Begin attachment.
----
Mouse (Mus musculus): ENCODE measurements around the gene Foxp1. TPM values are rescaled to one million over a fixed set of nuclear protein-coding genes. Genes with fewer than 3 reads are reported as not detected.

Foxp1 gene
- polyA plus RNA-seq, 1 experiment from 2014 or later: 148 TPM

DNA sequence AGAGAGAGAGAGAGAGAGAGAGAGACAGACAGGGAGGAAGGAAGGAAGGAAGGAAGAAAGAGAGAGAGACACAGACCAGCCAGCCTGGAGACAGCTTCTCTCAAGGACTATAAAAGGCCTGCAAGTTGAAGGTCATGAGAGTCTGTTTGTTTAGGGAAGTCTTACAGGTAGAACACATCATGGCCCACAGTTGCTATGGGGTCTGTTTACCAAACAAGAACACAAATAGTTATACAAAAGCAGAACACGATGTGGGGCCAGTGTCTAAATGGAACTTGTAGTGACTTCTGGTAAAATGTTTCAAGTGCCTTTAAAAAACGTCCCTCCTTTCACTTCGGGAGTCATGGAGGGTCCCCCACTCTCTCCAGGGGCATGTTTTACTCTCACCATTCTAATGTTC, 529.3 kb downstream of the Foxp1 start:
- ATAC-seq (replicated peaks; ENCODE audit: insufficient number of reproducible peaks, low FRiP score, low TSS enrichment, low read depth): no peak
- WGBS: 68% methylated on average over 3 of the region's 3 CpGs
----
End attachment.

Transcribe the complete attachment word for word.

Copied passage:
Mouse (Mus musculus): ENCODE measurements around the gene Foxp1. TPM values are rescaled to one million over a fixed set of nuclear protein-coding genes. Genes with fewer than 3 reads are reported as not detected.

Foxp1 gene
- polyA plus RNA-seq, 1 experiment from 2014 or later: 148 TPM

DNA sequence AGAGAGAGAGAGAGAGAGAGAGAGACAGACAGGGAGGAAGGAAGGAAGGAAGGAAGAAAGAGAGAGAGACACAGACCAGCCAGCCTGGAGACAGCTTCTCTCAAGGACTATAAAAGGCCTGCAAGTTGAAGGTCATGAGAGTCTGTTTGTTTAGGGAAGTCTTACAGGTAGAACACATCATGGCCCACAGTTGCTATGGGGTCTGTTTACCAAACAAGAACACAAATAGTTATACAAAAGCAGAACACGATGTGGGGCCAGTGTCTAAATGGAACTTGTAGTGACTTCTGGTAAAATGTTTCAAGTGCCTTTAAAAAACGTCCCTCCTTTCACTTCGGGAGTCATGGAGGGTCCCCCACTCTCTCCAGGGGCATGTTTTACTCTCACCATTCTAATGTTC, 529.3 kb downstream of the Foxp1 start:
- ATAC-seq (replicated peaks; ENCODE audit: insufficient number of reproducible peaks, low FRiP score, low TSS enrichment, low read depth): no peak
- WGBS: 68% methylated on average over 3 of the region's 3 CpGs